Tinnitus: All you need to know
Updated: Jul 17, 2021
Tinnitus is ringing sensation in one or both of your, but you may also hear hissing, clicking, or whistling sounds. It can be temporary, or it can be chronic and persistent.. The noise you hear when you have tinnitus isn't caused by an external sound, and other people usually can't hear it. Tinnitus is a common problem. It affects about 15% to 20% of people, and is especially common in older adults.
What Causes Tinnitus?
Prolonged exposure to loud sounds is the most common cause of tinnitus. Up to 90% of people with tinnitus have some level of noise-induced hearing loss. The noise causes permanent damage to the sound-sensitive cells of the cochlea, a spiral-shaped organ in the inner ear. A single exposure to a sudden extremely loud noise can also cause tinnitus.
A variety of other conditions and illnesses can lead to tinnitus, including:
· Blockages of the ear due to a build up of wax, an ear infection, or any growth or tumour
· Ototoxic drugs - aspirin, several types of antibiotics, anti-inflammatories, loop diuretics, and antidepressants, as well as quinine medications
· Head and neck injuries
· Age-related hearing loss, which can cause deterioration of the cochlea or other parts of the ear
· Meniere's disease, which affects the inner part of the ear
· Otosclerosis, a disease that results in stiffening of the small bones in the middle ear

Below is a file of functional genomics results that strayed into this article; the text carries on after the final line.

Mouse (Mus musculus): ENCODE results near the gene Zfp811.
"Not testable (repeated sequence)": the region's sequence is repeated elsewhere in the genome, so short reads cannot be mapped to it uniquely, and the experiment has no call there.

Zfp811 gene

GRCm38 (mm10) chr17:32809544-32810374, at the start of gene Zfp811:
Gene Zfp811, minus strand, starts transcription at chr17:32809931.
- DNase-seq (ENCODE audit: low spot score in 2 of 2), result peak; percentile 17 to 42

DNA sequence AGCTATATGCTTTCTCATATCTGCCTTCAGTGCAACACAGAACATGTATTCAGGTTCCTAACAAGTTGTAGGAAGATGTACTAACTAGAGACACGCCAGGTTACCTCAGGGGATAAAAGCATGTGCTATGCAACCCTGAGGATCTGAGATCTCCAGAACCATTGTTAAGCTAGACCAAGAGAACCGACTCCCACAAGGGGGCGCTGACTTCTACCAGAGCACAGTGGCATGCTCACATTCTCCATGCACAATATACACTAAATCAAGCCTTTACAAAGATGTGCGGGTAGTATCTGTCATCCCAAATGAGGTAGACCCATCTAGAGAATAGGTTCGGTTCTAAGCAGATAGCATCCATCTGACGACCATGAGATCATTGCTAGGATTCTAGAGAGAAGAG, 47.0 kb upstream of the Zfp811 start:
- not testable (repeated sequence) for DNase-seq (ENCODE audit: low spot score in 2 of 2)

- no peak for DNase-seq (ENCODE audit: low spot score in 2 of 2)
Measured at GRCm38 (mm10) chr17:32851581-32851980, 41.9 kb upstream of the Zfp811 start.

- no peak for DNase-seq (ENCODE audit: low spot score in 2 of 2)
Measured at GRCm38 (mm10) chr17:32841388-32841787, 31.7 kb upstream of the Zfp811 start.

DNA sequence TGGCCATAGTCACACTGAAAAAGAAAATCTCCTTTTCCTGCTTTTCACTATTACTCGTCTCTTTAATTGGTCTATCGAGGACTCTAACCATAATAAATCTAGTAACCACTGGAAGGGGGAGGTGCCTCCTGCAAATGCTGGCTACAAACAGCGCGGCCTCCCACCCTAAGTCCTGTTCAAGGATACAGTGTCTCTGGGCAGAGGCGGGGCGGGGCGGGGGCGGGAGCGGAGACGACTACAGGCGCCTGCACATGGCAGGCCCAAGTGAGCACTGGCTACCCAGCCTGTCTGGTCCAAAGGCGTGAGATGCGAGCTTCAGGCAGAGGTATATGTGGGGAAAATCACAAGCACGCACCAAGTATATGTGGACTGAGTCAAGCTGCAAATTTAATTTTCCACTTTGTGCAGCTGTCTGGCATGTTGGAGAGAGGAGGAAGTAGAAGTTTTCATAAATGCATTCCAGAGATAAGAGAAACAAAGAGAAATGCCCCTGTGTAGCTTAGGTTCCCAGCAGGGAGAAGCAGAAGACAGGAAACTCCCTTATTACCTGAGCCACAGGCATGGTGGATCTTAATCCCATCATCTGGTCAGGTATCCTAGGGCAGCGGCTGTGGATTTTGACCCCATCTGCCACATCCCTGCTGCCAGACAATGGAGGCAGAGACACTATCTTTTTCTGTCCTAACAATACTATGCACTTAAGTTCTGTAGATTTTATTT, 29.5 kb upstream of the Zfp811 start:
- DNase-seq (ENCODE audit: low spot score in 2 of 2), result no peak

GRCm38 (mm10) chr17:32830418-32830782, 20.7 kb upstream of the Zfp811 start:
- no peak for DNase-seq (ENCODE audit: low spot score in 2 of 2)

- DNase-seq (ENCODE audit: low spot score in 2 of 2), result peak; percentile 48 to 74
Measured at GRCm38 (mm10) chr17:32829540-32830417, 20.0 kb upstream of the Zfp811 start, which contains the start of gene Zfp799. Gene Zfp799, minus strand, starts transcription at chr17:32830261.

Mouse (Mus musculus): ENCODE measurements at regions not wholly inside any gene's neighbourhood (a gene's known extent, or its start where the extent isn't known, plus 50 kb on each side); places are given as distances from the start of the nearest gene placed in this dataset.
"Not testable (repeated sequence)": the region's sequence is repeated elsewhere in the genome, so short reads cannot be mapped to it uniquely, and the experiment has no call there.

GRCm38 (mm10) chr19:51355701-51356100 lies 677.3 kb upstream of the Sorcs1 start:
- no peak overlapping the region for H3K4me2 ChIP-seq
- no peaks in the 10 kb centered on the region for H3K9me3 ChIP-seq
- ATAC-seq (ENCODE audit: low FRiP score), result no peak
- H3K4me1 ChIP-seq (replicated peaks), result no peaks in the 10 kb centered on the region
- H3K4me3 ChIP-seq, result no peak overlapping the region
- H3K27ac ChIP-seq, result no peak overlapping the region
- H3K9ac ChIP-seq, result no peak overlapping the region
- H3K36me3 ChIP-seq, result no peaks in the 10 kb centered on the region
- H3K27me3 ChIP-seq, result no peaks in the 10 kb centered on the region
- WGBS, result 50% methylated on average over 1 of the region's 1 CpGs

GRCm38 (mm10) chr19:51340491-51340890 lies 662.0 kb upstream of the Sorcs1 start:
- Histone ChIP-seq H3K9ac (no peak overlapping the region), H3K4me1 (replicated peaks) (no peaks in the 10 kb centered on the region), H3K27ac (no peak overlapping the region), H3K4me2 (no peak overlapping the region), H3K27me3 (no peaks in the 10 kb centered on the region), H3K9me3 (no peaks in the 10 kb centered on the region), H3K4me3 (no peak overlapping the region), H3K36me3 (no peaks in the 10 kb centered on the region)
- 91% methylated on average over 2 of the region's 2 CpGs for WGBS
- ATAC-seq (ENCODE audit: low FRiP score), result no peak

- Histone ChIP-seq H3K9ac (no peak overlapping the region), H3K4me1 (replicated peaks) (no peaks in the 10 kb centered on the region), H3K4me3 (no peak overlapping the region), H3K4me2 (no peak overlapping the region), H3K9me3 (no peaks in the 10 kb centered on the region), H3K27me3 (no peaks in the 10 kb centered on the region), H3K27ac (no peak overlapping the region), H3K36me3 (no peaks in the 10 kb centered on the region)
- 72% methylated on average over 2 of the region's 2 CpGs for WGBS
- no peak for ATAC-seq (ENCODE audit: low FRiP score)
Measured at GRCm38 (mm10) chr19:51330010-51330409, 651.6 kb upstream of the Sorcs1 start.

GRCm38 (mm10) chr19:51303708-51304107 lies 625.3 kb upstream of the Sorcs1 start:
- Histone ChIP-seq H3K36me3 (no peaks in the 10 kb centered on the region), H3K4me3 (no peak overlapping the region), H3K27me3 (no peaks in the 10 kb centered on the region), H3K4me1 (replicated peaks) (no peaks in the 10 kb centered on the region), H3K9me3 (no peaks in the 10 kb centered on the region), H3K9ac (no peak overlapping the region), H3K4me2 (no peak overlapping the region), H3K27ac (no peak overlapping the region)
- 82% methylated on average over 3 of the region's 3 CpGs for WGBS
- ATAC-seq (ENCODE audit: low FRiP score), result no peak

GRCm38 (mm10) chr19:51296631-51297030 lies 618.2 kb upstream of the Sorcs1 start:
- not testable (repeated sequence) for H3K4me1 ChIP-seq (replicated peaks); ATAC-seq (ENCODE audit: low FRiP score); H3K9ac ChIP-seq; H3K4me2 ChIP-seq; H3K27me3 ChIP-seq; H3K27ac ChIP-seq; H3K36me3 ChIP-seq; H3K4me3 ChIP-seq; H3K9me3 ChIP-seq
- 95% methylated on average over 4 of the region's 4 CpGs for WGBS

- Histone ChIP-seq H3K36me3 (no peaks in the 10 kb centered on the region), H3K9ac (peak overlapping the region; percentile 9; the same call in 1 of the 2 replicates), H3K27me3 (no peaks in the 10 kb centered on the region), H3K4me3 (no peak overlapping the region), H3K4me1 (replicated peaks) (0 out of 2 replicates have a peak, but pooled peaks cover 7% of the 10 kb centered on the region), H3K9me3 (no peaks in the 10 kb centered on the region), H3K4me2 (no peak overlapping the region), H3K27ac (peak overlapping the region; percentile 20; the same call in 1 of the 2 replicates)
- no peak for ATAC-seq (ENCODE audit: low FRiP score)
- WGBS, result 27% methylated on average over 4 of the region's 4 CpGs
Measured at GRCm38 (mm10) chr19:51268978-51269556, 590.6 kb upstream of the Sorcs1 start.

· Other medical conditions such as high blood pressure, cardiovascular disease, circulatory problems, anaemia, allergies, an underactive thyroid gland, autoimmune disease, and diabetes
· Neck or jaw problems, such as temporomandibular joint (TMJ) syndrome
· Eustachian tube dysfunction. In this condition, the tube in your ear connecting the middle ear to your upper throat remains expanded all the time, which can make your ear feel full.
Tinnitus can worsen in some people if they drink alcohol, smoke cigarettes, drink caffeinated beverages, or eat certain foods. For reasons not yet entirely clear to researchers, stress and fatigue seem to worsen tinnitus.
Tinnitus is usually caused by an underlying condition, such as excessive or cumulative noise exposure, for many people, tinnitus improves with treatment of the underlying cause or with other treatments that reduce or mask the noise, making tinnitus less noticeable. It can occasionally indicate a serious underlying medical condition.
Tinnitus is most often described as a ringing in the ears, even though no external sound is present. However, tinnitus can also cause other types of phantom noises in your ears, including: Buzzing, Roaring, Clicking, Hissing, Humming